Overwhelmed by all that you have to buy and get this season? Here’s a simple Christmas Budgeting Template that can help you simplify and organize all that you need to give, buy and enjoy!
I used to think that budgeting for Christmas would turn me into the Grinch; In fact, I hated budgeting of all kinds because I used to think that it would make me too tight with my money and less generous with others.
But that was almost 10 years ago BEFORE I almost became bankrupt; Now, I see budgeting as a way to clarify, organize and simplify my holiday spending so that I can be generous, with or without my money.
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A Valuable Lesson On Budgeting
Here’s a little more background as to why I hated budgeting–especially for Christmas.
Both my husband and I grew up in immigrant families where Christmas wasn’t something our working class family cared to spend much money on, let alone splurge on.
This is probably why, when my husband and I started making more money, I wanted to give my children all that we didn’t get during Christmas time, and more.
Of course, all this financial privilege eventually landed us in financial straits and even close to bankruptcy in 2011.
Similar to the financial losses that many small business owners are facing now during our own recent crisis, we lost our business, our home, and even my 1.5 carat diamond engagement ring ( to pay off a creditor) at that time.
Despite losing everything we valued at that time, however, I did end up learning a valuable lesson from that experience which was to;
“Never trust myself with money unless I have a plan for how to spend my money. “
This is the reason why, now, I use a budget to plan for everything I spend my money on—from groceries, to clothes to my holiday spending and gift giving.
Ever since I’ve been doing this, my holidays have been so much brighter and less stressful and not to mention more peaceful than ever before.
A Christmas Budget Can Make You More Thoughtful, Joyful and Peaceful
By planning ahead and figuring out how much money I need to set aside, to give, and spend, has given me so much clarity, control and freedom over money I didn’t know existed when I wasn’t budgeting.
For one thing, by knowing in advance how much I needed for Christmas, I now save up for it year round instead of bemoaning the fact that I don’t have enough to get this or that for my kids.
Saving up this way also helps me to be a more thoughtful giver rather than just buying a whole bunch of stuff based on others’ recommendations or Amazon reviews.
By budgeting my Christmas spending in advance, I can also make decisions about what to buy much more quickly because it pares down the number of things I can and can’t afford.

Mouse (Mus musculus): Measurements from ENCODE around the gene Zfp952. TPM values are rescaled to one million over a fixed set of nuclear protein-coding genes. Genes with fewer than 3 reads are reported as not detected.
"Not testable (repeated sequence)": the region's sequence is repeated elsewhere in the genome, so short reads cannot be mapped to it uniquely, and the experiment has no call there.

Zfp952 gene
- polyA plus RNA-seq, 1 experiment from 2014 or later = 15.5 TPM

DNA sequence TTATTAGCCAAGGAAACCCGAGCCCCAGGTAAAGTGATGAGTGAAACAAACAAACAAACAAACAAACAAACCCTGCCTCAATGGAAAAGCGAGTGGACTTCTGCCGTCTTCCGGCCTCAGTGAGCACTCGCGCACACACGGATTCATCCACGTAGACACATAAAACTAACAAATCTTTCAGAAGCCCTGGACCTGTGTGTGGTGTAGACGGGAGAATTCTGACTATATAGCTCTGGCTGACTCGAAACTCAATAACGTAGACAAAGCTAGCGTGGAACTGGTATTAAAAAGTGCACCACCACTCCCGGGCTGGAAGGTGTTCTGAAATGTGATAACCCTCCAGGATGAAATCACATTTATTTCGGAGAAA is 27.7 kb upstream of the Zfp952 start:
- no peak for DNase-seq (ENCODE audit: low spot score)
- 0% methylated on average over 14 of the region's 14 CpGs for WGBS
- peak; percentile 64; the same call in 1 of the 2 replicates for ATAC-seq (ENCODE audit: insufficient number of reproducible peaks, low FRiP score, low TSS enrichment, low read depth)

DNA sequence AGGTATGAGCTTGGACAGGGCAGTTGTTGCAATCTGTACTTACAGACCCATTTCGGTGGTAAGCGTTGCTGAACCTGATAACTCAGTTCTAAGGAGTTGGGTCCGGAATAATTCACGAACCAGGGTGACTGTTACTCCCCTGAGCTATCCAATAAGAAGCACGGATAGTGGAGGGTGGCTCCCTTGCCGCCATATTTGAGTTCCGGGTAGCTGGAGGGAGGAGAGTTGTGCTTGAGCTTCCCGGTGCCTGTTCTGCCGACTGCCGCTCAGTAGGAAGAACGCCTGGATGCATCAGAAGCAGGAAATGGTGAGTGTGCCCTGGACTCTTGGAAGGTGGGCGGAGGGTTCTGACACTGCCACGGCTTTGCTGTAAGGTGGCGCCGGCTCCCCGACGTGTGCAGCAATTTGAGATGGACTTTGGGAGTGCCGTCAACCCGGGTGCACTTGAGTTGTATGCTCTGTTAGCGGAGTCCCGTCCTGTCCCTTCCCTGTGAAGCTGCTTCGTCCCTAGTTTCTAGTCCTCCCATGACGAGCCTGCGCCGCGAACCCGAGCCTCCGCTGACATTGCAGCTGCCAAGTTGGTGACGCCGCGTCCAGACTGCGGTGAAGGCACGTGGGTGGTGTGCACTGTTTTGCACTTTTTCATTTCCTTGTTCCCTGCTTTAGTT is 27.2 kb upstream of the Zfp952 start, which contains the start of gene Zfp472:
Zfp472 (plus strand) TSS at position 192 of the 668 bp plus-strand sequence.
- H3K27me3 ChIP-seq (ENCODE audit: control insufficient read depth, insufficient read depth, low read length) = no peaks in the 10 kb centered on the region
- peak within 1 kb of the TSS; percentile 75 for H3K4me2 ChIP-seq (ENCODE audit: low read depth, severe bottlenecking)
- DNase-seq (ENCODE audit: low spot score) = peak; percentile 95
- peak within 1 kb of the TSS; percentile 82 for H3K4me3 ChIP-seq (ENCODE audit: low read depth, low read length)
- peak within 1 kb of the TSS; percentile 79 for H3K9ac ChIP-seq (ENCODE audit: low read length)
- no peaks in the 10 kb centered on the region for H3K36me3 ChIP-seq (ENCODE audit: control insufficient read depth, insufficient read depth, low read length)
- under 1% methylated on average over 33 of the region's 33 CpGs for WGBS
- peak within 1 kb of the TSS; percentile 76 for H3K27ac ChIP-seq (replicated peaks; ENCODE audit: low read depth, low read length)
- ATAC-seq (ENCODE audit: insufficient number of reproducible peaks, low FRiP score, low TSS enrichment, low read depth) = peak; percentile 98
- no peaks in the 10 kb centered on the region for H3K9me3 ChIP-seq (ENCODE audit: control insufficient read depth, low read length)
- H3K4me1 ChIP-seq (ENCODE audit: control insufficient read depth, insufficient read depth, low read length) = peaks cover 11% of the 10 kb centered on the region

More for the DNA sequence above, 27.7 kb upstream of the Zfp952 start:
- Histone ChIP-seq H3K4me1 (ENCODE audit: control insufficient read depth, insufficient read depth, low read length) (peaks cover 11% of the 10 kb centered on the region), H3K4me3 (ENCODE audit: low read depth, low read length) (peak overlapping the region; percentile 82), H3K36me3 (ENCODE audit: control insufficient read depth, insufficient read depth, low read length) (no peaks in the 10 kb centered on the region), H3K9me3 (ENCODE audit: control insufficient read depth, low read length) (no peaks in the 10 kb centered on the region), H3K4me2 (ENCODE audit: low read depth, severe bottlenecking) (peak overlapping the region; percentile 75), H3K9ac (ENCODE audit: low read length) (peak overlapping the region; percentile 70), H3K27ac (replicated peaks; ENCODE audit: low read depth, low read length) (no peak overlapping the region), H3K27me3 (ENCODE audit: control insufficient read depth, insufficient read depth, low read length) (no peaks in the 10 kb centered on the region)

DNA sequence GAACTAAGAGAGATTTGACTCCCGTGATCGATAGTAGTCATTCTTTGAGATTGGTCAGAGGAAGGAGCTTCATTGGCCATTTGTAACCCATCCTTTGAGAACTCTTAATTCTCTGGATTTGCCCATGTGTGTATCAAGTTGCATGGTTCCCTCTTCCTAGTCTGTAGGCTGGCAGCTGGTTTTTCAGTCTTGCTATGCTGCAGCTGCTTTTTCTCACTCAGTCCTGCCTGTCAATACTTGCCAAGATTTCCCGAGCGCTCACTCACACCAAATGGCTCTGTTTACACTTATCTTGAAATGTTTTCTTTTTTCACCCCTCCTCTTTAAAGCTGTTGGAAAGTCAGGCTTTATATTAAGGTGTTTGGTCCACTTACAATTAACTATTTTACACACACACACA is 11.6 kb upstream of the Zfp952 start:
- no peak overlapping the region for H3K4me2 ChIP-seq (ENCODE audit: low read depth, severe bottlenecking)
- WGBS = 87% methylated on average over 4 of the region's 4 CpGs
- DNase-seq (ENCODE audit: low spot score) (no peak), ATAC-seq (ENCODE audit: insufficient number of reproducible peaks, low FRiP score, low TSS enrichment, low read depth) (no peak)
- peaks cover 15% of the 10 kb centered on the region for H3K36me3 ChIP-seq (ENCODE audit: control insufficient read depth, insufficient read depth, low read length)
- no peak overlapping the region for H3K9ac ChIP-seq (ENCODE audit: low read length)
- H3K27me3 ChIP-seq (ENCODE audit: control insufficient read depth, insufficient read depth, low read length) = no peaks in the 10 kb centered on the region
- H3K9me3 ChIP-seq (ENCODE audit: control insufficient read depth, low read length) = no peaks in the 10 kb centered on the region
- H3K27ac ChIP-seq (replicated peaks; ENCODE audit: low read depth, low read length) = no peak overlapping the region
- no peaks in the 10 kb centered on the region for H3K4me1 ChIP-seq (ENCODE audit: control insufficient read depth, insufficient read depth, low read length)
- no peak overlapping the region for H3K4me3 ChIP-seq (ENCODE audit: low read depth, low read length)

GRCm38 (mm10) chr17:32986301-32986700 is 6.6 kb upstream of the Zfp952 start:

Spending within my budget also leads me to have less buyer’s remorse and resentment that I’d have in the past when I’d buy something really expensive for my kids only to find that they didn’t appreciate it as much as I thought they would (should).
Lastly, and most importantly, a holiday budget allows me to pay cash for everything so I don’t need to worry about paying off a huge credit card balance afterwards.
This is a biggie because, whenever I’d charge my Christmas purchases in the past, something always happened unexpectedly to sabotage my plans to pay it off.
For instance, there was one Christmas where we had to replace a broken pipe on Christmas Eve, or replace our water heater right after Thanksgiving or had to have the car repaired after a freak accident.
Now, these unexpected surprises no longer worry me since I have an emergency fund and a Christmas fund.
This is the beauty of budgeting and planning and why I wanted to share this Christmas budget template with you in this post.
I hope that by using this budget you can also avoid the overspending, as well as the overwhelm that can often ruin what should be our happiest and merriest of seasons.
The Holiday Gift Budget
There are two templates here that you can use to create your holiday budget.
There’s a PDF version of this Christmas Gift Budget Template (PDF) you can download and print out if you prefer to write this out on paper.
Here’s the link to the on-line version, which you can edit and modify as needed and the formulas will calculate everything for you automatically.
Here’s a brief overview on how to use both of these templates below.
You can also watch this 7 minute video tutorial on how to use this budget.
Step #1: Budget How Much You’ll Spend on Gifts
First, fill out the budget amounts under both sections under the “Gifts” section on the left, and the “Holiday Decorating” section on the right. This will be the actual cash amount(s) you currently have to spend on gifts this month and NOT what you’d like to spend.
Then, go ahead and write or type the amounts you’d like to spend in each section–family, other, work and charitable giving– under where it says budget.
Your on-line version will look something like this as you type in the budget and the actual amounts you’ve spent.
Don’t get bogged down by which gifts you’re planning to get them but just stay focused on the AMOUNT you’ll spend for each person. The reason why is that these amounts may need to be modified as needed in the following steps.
Once you complete this section on the PDF version, calculate the subtotal for each section and then sum up the total.
The on-line version will automatically calculate all these subtotals/totals for you as you fill in the budget amounts.
Again, don’t worry at this point if your total at the bottom doesn’t match up with the total you put in at the top in Step #1.
Step #2: Estimate How Much You’ll Spend on Holiday Decorations
Although, many people don’t think to add these expenses to their holiday budget, your non-gift items can really add up if you don’t plan for them in advance.
This is usually what happened to me because I LOOOOVE to decorate for the holidays. What I found, though, was that if I didn’t budget this out in advance, it would eat into my holiday gift buying fund.